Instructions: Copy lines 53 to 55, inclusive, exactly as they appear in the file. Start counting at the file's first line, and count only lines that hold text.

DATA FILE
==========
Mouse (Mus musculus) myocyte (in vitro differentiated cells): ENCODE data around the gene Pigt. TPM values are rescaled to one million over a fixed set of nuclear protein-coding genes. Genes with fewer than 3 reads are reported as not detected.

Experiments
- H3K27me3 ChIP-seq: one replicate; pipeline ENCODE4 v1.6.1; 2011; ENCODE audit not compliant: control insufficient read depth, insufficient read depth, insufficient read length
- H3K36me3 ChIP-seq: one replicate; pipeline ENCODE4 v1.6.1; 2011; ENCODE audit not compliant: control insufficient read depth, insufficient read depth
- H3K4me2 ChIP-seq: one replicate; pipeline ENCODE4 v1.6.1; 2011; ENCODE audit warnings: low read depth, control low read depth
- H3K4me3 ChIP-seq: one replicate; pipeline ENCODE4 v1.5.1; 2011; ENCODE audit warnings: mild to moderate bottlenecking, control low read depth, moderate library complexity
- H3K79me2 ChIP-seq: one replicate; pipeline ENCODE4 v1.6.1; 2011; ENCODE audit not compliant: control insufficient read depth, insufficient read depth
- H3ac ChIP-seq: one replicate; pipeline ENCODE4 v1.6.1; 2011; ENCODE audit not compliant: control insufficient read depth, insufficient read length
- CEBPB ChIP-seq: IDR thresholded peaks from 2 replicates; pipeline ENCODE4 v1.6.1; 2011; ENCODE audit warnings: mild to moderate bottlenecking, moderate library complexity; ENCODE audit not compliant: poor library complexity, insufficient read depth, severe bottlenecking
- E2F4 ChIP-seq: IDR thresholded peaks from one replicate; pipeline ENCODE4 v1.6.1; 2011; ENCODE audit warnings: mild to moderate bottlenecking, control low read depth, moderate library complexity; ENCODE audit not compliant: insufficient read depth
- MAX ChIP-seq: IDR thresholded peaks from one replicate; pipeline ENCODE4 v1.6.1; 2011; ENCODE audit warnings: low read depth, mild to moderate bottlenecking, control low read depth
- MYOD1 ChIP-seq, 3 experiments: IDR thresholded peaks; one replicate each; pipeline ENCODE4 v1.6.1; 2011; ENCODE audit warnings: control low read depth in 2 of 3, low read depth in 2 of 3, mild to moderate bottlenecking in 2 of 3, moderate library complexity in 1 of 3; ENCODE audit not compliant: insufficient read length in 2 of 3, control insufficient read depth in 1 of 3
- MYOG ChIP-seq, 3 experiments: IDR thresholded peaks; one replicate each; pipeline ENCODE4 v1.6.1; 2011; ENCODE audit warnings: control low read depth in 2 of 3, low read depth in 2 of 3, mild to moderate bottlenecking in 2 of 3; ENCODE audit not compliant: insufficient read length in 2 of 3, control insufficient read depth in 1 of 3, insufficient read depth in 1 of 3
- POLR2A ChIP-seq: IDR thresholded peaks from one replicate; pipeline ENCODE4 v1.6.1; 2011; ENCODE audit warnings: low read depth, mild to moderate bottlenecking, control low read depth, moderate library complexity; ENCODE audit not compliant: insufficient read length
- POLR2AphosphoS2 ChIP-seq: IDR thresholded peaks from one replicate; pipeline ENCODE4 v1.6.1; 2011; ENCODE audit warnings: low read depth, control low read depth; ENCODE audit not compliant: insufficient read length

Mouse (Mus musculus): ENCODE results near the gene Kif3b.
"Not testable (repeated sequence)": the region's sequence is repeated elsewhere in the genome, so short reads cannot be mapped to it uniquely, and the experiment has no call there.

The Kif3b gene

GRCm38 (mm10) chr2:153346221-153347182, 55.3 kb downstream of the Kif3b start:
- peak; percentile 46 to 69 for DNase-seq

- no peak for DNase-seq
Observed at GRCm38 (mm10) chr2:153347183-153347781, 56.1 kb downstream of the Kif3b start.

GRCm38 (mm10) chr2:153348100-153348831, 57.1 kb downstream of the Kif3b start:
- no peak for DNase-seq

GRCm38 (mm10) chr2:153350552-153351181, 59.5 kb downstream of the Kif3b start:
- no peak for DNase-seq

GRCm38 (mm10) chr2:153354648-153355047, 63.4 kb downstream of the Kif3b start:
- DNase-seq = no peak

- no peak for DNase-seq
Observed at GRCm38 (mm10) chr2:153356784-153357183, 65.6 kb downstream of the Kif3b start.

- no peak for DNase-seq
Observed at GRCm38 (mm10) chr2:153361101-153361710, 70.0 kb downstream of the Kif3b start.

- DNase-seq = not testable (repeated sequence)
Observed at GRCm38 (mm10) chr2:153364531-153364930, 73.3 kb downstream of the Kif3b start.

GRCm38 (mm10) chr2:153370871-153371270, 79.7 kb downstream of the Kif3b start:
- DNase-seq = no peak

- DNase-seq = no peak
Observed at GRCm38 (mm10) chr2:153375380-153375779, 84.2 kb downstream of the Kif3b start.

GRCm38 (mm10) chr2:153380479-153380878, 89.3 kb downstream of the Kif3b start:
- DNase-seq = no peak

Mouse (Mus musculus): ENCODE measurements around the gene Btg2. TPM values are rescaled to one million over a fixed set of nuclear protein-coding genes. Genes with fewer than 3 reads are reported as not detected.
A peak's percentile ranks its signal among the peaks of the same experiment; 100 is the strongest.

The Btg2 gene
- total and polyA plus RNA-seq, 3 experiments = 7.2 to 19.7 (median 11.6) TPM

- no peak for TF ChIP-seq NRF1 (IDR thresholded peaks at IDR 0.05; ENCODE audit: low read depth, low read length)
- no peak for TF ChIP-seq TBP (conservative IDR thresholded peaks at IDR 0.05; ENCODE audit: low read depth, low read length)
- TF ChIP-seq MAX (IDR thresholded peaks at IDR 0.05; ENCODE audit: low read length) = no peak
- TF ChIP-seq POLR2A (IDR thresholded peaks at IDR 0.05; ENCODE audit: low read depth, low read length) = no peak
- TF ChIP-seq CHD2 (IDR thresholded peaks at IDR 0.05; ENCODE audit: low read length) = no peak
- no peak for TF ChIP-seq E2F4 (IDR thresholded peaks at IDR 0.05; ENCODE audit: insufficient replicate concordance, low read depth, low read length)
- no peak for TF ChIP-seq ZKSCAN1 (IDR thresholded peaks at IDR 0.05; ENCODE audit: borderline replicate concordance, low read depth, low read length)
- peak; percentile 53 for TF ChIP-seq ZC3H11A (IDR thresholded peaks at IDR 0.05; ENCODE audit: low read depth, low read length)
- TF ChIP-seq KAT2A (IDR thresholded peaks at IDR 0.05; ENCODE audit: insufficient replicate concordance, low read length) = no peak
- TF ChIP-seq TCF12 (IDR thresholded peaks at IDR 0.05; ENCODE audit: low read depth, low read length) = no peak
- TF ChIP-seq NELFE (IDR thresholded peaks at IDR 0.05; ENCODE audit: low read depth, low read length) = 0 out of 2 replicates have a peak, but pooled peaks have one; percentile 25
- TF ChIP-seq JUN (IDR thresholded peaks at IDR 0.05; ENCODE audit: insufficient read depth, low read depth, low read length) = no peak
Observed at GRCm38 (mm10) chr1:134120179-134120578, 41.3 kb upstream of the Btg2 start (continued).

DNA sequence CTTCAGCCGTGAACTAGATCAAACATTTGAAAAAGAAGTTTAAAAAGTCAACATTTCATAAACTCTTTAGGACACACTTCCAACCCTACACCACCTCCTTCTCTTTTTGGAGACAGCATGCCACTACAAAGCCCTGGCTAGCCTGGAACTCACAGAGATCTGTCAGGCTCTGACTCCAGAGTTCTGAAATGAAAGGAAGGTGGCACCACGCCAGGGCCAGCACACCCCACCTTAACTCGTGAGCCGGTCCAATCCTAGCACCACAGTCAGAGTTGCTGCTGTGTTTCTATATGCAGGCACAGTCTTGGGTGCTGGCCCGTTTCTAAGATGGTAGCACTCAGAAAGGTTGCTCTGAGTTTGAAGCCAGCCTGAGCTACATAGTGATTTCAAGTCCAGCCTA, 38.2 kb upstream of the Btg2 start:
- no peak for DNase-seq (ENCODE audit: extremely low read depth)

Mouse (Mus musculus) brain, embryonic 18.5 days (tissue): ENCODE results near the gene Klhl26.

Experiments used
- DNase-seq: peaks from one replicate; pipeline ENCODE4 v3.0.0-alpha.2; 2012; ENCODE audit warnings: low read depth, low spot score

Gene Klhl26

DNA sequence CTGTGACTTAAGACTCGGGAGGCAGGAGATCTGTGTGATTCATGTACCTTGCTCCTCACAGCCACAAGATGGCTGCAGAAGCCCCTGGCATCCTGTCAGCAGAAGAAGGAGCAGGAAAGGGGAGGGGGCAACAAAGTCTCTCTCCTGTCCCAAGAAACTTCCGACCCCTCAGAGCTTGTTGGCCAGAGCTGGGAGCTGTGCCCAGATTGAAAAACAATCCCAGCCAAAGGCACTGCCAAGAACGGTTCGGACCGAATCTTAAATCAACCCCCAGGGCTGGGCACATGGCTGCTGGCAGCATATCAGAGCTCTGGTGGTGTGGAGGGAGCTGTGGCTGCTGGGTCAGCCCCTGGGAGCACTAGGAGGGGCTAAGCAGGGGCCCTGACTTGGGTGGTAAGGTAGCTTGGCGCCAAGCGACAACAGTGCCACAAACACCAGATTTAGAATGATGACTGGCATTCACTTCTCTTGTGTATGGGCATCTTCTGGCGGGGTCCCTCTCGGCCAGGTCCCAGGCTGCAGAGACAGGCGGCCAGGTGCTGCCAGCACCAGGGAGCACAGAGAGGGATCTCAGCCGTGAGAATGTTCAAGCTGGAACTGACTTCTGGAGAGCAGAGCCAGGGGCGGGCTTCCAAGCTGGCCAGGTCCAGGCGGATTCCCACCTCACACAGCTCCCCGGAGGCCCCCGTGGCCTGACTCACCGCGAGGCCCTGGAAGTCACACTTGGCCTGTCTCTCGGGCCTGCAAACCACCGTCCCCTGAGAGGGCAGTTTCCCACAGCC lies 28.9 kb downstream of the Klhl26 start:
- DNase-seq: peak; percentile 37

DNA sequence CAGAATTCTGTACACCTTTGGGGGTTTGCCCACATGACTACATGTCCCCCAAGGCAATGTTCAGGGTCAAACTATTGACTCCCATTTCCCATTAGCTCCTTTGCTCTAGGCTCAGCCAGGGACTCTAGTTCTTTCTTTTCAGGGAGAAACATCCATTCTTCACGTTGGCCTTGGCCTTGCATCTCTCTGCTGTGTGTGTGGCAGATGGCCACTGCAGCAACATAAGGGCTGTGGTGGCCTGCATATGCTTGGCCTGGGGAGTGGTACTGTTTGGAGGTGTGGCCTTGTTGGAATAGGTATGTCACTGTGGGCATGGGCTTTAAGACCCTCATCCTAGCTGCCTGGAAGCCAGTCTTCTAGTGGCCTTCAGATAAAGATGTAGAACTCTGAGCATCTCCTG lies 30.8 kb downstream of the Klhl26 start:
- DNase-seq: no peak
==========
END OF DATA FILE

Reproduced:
- TF ChIP-seq KAT2A (IDR thresholded peaks at IDR 0.05; ENCODE audit: insufficient replicate concordance, low read length) = no peak
- TF ChIP-seq TCF12 (IDR thresholded peaks at IDR 0.05; ENCODE audit: low read depth, low read length) = no peak
- TF ChIP-seq NELFE (IDR thresholded peaks at IDR 0.05; ENCODE audit: low read depth, low read length) = 0 out of 2 replicates have a peak, but pooled peaks have one; percentile 25